Journal of the National Institute of Public Health
Online ISSN : 2432-0722
Print ISSN : 1347-6459
ISSN-L : 1347-6459
Challenge to knowledge sharing on Japanese UHC experience with overseas
Munehito MachidaAtsuro Tsutsumi
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2017 Volume 66 Issue 4 Pages 373-379


Japan positioned health as cornerstone of its diplomacy, drove forward UHC (Universal Health Coverage), and declared its expected contribution to resolving universal agendas using the experience of Japanese achievements in health and longevity. Therefore, sharing the Japanese UHC experience will become more popular. This article introduced JICA ’s (Japan International Cooperation Agency) technical cooperation projects in Myanmar for strengthening the health system administration and development of human resource, both essential towards the UHC movement. Health policy in Myanmar had been lowpriority under its long-term military government. More recently, Myanmar has prioritized financially its health policy. In this respect, the Ministry of Health and Sports in Myanmar (MoHS) revised the National Health Plan (NHP) and guided townships to plan a "Basic Essential Package of Health Service" (EPHS ), which is the basic component of NHP and comprises health services for these township. As MoHS emphasizes the consolidating function of the central and regional governments in planning, the Health System Strengthening Project has provided a review of the smooth consolidation at central and region levels. The project also launched the Medical Record Technician training, which aims to improve the quality of data for monitoring and evaluating NHP, and the rapid confirmation of statistic data using computerization. Myanmar is now confronted with the lack of teaching staff and the necessity to improve teaching skill in medical education. As such, the Project for Enhancement of Medical Education has offered support for training programs in Japan for teaching staff. Staff from general medicine draw up an education plan and share their experience obtained through a PhD course. Specifically, training courses for clinical educational staff are first drafted in Myanmar, with discussions between Myanmar and Japan based on absolute needs in teaching to follow. The clinician trainees then draft teaching materials to be used in Myanmar during their short-term training in Japan. As such, they share their training experience through a seminar in Myanmar. Since the end of World War II, although Japan has rapidly achieved UHC through planning and an implementation system, it needs to shape its health system to keep up with the low birth rate and society longevity, thus requiring a self-review system to incorporate overseas challenges.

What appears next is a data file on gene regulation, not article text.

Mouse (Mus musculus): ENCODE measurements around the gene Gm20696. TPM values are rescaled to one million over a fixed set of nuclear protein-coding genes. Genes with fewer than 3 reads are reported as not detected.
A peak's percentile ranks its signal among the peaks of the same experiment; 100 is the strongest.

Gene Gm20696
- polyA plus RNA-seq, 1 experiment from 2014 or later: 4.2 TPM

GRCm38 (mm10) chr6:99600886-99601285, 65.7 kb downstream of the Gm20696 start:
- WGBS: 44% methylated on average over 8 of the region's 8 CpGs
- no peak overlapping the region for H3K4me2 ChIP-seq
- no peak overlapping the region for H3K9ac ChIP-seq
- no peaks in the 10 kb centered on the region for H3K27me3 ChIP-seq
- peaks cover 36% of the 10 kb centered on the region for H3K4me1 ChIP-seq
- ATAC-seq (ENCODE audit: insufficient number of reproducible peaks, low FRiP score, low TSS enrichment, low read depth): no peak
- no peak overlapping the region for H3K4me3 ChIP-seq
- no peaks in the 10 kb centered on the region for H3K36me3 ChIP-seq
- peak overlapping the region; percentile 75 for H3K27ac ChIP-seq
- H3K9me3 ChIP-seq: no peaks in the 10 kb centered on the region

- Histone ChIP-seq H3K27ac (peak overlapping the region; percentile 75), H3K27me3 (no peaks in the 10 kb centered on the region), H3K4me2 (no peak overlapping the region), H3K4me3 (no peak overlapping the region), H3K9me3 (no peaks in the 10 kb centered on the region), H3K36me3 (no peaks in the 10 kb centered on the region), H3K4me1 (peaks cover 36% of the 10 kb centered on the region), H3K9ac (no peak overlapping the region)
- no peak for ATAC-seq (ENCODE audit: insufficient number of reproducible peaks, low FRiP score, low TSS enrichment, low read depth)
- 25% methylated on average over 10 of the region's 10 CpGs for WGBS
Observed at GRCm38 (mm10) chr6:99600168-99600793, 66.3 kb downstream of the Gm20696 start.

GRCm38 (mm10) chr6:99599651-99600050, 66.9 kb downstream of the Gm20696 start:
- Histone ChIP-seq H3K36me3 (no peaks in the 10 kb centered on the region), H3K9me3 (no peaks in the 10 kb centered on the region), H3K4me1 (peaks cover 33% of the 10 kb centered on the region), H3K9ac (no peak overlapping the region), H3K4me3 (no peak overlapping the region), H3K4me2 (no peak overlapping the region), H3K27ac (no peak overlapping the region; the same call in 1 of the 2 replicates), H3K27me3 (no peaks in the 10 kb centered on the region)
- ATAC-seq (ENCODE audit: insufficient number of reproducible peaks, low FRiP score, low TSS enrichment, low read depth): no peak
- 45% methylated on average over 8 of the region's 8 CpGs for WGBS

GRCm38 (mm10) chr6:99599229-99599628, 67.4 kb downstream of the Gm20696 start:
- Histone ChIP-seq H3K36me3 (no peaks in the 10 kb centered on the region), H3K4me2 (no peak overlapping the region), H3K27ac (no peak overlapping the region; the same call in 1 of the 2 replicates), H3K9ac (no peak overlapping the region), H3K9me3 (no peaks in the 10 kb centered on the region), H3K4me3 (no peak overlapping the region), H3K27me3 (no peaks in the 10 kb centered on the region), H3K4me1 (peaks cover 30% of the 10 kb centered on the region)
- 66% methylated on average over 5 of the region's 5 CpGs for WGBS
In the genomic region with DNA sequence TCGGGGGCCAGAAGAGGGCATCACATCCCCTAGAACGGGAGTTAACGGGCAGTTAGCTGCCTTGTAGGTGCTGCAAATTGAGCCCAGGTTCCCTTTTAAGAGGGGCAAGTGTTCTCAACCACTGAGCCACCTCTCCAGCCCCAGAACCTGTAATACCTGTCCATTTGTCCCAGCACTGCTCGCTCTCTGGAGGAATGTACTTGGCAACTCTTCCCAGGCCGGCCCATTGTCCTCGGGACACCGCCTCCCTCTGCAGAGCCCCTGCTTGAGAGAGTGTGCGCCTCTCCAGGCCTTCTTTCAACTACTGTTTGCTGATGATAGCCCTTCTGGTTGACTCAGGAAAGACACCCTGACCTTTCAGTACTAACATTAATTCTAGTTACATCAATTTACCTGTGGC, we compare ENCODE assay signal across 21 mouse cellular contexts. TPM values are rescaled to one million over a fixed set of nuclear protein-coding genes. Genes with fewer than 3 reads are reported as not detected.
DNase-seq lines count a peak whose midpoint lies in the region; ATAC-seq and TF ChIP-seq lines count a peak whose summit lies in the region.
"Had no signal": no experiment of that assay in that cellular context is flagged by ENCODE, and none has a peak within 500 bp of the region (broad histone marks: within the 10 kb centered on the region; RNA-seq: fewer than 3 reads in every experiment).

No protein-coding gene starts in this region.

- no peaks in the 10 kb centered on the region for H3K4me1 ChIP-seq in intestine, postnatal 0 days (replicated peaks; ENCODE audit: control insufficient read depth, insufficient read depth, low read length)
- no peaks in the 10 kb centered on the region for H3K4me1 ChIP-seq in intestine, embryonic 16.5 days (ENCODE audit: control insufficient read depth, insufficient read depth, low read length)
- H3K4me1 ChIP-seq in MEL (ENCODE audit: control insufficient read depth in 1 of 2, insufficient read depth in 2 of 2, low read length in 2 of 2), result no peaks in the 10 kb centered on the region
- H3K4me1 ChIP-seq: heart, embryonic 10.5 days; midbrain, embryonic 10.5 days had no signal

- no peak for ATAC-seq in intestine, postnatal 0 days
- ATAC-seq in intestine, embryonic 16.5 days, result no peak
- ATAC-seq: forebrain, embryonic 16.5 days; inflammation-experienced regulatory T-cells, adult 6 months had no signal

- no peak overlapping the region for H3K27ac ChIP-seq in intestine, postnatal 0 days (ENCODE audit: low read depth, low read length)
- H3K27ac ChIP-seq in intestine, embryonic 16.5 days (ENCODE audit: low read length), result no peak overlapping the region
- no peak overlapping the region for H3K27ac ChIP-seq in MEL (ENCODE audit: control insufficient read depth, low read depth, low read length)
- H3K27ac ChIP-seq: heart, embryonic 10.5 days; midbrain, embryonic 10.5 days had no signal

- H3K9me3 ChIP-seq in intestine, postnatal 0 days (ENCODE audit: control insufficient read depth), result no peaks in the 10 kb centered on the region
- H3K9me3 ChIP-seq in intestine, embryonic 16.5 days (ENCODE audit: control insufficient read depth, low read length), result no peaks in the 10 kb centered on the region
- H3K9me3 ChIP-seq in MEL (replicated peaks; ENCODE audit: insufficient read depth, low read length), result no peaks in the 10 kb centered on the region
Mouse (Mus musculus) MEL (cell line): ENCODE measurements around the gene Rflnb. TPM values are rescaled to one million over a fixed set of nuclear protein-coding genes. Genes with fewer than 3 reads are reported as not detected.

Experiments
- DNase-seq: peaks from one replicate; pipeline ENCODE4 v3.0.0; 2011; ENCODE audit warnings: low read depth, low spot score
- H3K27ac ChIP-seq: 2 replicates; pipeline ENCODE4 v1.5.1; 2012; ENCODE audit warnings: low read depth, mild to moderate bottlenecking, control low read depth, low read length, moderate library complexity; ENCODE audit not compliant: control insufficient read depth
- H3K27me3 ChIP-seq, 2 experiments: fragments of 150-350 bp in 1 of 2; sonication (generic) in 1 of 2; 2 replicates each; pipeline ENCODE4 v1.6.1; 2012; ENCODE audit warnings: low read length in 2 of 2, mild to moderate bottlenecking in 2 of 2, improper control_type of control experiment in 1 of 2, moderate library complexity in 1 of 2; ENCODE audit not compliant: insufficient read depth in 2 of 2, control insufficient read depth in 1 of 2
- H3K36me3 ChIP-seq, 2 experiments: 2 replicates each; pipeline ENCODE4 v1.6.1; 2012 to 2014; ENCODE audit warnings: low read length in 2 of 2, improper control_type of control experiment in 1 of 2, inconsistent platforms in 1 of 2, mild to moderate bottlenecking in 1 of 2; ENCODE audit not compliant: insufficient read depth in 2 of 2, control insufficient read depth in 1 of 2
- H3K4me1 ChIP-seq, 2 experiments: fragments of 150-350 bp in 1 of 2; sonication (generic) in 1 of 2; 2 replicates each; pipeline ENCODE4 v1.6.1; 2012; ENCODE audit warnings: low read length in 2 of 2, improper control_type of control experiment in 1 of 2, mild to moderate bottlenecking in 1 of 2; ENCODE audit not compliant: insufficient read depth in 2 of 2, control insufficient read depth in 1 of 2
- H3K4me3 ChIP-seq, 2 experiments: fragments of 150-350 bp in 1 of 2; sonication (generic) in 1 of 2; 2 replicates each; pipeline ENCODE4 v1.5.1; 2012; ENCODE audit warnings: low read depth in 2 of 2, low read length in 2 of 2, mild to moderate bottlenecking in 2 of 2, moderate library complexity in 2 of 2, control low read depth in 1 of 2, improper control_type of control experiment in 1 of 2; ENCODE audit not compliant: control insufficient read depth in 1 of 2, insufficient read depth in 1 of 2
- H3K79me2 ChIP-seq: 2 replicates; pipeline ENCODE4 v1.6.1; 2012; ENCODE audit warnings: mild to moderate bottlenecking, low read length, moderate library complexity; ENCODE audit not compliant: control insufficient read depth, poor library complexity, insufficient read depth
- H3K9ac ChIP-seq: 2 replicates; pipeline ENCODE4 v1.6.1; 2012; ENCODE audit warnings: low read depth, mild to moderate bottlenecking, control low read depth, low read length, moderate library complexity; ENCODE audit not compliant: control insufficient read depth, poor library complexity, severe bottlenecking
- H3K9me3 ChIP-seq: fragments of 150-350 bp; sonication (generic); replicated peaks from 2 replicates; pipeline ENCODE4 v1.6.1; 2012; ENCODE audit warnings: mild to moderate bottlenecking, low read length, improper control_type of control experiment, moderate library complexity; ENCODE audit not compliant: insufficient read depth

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© 2017 National Institute of Public Health, Japan
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